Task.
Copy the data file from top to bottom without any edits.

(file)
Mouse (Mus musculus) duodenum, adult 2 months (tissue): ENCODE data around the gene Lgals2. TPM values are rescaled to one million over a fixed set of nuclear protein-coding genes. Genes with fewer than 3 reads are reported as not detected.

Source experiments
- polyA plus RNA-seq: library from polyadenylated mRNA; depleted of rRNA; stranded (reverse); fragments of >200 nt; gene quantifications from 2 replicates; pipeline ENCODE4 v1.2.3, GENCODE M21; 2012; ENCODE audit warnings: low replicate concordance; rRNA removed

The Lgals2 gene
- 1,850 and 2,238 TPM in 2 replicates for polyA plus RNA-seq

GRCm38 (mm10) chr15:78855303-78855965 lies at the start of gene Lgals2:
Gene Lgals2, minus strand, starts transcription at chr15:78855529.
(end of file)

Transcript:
Mouse (Mus musculus) duodenum, adult 2 months (tissue): ENCODE data around the gene Lgals2. TPM values are rescaled to one million over a fixed set of nuclear protein-coding genes. Genes with fewer than 3 reads are reported as not detected.

Source experiments
- polyA plus RNA-seq: library from polyadenylated mRNA; depleted of rRNA; stranded (reverse); fragments of >200 nt; gene quantifications from 2 replicates; pipeline ENCODE4 v1.2.3, GENCODE M21; 2012; ENCODE audit warnings: low replicate concordance; rRNA removed

The Lgals2 gene
- 1,850 and 2,238 TPM in 2 replicates for polyA plus RNA-seq

GRCm38 (mm10) chr15:78855303-78855965 lies at the start of gene Lgals2:
Gene Lgals2, minus strand, starts transcription at chr15:78855529.